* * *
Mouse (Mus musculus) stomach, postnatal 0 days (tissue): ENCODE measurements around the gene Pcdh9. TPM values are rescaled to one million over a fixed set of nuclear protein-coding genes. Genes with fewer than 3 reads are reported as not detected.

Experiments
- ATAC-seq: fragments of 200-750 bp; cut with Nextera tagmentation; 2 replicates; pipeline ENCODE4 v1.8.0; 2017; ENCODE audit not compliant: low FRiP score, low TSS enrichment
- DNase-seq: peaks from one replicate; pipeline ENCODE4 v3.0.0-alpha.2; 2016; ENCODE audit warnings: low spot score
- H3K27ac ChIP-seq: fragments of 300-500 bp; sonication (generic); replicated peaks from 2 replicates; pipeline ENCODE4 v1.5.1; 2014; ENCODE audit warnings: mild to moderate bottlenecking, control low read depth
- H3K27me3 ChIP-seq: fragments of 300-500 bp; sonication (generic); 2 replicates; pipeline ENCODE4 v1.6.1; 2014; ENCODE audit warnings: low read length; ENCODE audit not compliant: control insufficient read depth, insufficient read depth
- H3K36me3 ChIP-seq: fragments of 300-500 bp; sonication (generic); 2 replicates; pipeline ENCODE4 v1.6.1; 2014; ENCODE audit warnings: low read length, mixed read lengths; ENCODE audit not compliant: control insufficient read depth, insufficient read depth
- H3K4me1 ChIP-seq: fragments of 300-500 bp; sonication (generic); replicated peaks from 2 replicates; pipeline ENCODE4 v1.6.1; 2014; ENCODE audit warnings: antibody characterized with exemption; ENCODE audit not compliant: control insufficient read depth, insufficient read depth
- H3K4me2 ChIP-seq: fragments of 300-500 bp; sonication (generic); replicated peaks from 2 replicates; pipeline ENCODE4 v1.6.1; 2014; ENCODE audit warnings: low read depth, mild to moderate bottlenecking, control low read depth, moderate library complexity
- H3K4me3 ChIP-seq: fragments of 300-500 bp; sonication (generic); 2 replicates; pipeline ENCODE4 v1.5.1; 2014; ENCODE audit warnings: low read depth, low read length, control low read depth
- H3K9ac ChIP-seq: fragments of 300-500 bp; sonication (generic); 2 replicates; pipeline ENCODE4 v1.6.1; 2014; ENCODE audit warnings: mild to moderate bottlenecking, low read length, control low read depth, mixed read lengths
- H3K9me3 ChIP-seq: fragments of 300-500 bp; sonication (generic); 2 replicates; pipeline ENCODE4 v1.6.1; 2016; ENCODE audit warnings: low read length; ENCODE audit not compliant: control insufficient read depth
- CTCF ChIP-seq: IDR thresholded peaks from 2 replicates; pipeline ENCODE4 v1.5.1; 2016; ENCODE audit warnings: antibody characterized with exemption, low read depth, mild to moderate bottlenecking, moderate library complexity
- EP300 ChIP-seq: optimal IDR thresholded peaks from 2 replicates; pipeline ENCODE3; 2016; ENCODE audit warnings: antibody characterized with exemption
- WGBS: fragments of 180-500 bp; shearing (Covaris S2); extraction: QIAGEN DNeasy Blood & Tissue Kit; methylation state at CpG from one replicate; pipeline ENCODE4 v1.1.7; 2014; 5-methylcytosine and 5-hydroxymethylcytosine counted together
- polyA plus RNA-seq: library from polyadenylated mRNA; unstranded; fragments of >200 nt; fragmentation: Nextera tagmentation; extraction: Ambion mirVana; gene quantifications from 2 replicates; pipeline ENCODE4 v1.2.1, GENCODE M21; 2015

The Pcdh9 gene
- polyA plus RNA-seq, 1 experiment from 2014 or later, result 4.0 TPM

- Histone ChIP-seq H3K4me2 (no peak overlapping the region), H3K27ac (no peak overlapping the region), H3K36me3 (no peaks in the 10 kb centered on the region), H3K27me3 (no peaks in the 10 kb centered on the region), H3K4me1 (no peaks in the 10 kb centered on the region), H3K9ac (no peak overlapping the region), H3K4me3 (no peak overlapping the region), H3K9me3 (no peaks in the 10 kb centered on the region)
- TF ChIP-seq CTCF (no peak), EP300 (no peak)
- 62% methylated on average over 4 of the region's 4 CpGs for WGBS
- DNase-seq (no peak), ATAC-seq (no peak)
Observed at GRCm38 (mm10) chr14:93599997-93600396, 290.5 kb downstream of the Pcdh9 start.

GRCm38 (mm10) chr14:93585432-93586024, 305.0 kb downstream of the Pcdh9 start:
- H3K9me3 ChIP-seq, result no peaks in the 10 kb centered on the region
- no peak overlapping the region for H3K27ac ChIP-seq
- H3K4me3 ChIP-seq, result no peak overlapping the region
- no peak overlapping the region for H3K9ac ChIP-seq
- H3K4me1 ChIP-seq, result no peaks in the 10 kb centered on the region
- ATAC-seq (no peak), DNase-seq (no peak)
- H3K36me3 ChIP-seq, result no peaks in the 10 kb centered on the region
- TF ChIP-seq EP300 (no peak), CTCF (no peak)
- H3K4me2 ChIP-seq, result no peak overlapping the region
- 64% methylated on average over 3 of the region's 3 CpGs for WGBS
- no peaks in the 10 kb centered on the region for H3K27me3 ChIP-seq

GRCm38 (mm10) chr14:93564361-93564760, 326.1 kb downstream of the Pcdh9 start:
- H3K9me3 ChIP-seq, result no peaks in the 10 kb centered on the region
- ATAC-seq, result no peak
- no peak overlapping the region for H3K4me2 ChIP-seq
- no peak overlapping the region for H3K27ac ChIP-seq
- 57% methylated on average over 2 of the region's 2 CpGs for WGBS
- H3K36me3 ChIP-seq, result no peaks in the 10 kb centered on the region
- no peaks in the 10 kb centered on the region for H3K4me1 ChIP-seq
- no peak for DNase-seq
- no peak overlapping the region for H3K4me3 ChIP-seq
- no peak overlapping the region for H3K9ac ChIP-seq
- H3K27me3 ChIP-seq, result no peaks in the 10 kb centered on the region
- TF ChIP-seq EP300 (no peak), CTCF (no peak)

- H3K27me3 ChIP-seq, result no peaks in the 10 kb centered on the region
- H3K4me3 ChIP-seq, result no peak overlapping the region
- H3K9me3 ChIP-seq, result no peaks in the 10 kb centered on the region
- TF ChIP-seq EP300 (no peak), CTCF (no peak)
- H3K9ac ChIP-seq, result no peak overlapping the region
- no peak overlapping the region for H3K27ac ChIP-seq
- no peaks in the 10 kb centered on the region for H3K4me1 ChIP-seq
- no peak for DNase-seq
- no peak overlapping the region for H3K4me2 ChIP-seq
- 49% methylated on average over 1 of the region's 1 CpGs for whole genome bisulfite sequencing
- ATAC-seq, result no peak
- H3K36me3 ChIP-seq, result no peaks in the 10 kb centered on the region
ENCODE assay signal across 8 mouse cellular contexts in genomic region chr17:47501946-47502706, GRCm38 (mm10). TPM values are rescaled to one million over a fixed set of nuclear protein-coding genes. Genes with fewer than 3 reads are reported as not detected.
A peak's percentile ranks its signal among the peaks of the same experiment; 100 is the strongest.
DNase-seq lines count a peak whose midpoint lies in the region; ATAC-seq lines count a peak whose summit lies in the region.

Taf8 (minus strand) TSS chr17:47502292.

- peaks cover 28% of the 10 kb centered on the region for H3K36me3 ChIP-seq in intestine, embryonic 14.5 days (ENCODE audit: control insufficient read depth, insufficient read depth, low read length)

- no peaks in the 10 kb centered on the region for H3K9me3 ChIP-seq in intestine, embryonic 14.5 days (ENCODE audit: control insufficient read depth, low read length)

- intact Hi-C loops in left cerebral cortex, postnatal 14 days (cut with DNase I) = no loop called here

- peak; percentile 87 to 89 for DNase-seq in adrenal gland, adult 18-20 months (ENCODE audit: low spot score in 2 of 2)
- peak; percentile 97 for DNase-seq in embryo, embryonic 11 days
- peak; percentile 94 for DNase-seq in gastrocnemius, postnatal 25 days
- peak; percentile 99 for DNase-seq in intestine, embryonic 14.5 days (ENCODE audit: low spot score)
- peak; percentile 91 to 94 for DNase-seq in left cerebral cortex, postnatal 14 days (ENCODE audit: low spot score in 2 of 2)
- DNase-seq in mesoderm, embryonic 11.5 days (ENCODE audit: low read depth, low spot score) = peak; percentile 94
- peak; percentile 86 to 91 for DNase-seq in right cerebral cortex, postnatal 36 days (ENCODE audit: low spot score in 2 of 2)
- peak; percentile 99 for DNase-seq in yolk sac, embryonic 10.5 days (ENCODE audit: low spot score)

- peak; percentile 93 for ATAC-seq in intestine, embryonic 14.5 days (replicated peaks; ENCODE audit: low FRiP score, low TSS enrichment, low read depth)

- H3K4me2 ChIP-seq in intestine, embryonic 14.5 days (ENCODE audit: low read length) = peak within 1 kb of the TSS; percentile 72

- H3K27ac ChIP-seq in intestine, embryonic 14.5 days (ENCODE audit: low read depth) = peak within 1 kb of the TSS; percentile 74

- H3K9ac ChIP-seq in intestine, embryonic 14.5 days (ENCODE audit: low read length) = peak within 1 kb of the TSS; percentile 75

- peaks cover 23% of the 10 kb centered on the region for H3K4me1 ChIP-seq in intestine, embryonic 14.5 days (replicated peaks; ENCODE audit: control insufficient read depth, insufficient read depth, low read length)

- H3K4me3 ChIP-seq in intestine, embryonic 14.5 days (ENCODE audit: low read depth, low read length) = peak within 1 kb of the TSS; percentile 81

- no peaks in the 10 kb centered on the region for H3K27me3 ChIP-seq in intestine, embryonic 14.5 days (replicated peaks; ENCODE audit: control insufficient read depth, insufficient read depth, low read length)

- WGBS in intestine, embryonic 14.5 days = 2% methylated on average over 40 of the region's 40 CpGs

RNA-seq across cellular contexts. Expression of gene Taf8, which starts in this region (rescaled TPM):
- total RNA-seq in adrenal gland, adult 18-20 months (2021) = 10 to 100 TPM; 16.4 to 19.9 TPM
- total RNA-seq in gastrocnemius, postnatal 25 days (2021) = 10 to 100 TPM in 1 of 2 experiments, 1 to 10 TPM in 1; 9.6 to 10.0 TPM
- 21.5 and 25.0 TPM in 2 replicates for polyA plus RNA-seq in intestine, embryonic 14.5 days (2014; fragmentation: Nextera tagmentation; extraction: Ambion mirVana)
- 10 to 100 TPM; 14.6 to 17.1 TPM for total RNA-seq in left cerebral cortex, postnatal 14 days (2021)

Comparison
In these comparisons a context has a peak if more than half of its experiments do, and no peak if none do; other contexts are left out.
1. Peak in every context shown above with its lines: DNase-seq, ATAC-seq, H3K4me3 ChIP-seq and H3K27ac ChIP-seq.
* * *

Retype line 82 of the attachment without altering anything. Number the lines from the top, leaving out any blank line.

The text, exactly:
- no peaks in the 10 kb centered on the region for H3K27me3 ChIP-seq in intestine, embryonic 14.5 days (replicated peaks; ENCODE audit: control insufficient read depth, insufficient read depth, low read length)